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California Hotel Buyers Closed a Record 320 Deals in 2004; The
 highest-priced, the 261-room Ritz-Carlton Half Moon Bay,
Sold for $124.4 million, or $476,628 per Room
By Michele Himmelberg, The Orange County Register, Calif.
Knight Ridder/Tribune Business News

Apr. 6, 2005 - The sales price for hotels soared along with the rest of California real estate last year and the upward trend is likely to continue, reports Atlas Hospitality Group in Costa Mesa.

Investors also closed a record 320 deals, spending more than $2.2 billion on hotels last year, a 23 percent increase over 2003. That follows an unprecedented 55 percent jump in dollar volume the previous year, according to Atlas's year-end reports.

Orange County accounted for nearly 19 percent of the state's total dollar volume, with 35 deals adding up to nearly $414 million. That's a 190 percent increase over last year's sales in the county.

The median price per room in Orange County jumped more than any place in the state -- up 24.8 percent to $66,667 per room.

Prices continue to climb largely because of growing strength in the hospitality industry and greater access to attractive financing, said Alan Reay, president of Atlas Hospitality, which monitors hotel transactions in the state.

Orange County hotels, for instance, reached a 71 percent occupancy rate last year with an average room rate of $114.57. That occupancy rate falls slightly behind the peak achieved in 2000, while room rates have surpassed 2000 levels.

"Investors are looking back at the past 12 months of revenue increases, as well as the upbeat predictions for the next 12 to 24 months," Reay said.

"They're keen to join in and capture some of the upside." It also remains cheaper to buy a hotel than to build a new one given the competition for land and ideal locations, Reay said.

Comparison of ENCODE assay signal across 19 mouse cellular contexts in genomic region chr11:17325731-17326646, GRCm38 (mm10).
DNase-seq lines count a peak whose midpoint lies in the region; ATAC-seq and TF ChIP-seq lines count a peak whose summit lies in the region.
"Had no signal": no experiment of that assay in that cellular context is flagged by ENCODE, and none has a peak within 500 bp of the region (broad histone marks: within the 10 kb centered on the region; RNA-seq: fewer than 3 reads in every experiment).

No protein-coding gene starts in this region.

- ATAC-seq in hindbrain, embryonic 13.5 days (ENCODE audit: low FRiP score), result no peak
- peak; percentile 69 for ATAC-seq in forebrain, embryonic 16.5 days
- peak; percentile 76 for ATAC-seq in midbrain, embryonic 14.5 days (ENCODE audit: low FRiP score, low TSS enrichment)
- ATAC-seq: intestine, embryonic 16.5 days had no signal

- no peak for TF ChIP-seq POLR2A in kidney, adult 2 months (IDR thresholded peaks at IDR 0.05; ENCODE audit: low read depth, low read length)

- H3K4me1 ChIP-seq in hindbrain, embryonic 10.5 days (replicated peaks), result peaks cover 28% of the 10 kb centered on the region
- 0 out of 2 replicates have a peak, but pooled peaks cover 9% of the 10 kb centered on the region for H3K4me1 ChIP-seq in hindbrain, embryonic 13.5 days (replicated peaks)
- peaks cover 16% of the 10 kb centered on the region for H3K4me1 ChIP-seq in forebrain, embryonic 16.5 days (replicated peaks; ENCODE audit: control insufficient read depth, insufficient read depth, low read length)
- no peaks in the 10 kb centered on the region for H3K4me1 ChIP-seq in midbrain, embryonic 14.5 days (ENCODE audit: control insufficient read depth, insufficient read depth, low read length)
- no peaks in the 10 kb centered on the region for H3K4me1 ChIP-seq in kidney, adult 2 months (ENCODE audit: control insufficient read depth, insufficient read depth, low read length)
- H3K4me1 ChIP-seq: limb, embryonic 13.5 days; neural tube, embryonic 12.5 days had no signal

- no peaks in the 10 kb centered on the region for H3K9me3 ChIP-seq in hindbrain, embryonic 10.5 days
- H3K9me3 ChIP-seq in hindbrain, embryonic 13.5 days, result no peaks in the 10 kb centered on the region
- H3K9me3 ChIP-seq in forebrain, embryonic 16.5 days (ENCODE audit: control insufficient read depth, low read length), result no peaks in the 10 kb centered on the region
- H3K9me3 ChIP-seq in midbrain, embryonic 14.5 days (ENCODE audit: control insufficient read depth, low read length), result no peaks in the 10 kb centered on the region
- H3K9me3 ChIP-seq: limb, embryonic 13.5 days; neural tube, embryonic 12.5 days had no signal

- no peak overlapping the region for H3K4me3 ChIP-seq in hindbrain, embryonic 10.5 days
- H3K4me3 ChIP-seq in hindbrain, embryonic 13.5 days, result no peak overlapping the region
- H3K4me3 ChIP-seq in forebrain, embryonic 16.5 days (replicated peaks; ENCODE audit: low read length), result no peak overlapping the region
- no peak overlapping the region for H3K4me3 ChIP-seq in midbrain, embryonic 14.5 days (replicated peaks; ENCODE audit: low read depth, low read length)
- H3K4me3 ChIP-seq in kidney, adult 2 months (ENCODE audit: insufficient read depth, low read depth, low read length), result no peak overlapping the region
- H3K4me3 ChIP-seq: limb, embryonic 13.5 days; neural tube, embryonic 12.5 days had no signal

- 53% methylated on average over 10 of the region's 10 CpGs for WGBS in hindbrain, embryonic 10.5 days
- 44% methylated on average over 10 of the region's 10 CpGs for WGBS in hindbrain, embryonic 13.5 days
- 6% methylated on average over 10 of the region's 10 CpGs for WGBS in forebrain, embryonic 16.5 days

After a busy building period in 2002, new projects have tapered off and many existing hotels invested in major remodels. The Hyatt Regency Newport Beach completed renovations last year, while the Ritz-Carlton Laguna Niguel plans to finish a $40 million upgrade this summer and the Newport Beach Marriott has a $60 million project under way.

The largest hotel deal in Orange County last year was the 489-room Irvine Marriott, which sold for $92.5 million. The 62-room Aliso Creek Inn, Laguna Beach, sold for $17.6 million, making it the most expensive in the county on a price-per-room basis -- $284,468 per room.

The highest-priced hotel in the state, the 261-room Ritz-Carlton Half Moon Bay, sold for $124.4 million, or $476,628 per room.

While hotel prices jumped in Orange County, construction stalled last year. The number of new rooms opened fell 65 percent compared to 2003, and new rooms under construction declined 26 percent.

Development is expected to slow down statewide for at least a year, giving the edge to sellers in the market. Fewer new rooms also could drive up the price consumers pay for hotel rooms, especially as demand increases in the tourism industry.

"Room rates are definitely going up," Reay said.

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To see more of The Orange County Register, or to subscribe to the newspaper, go to http://www.ocregister.com.

Copyright (c) 2005, The Orange County Register, Calif.

Distributed by Knight Ridder/Tribune Business News. For information on republishing this content, contact us at (800) 661-2511 (U.S.), (213) 237-4914 (worldwide), fax (213) 237-6515, or e-mail reprints@krtinfo.com.

 
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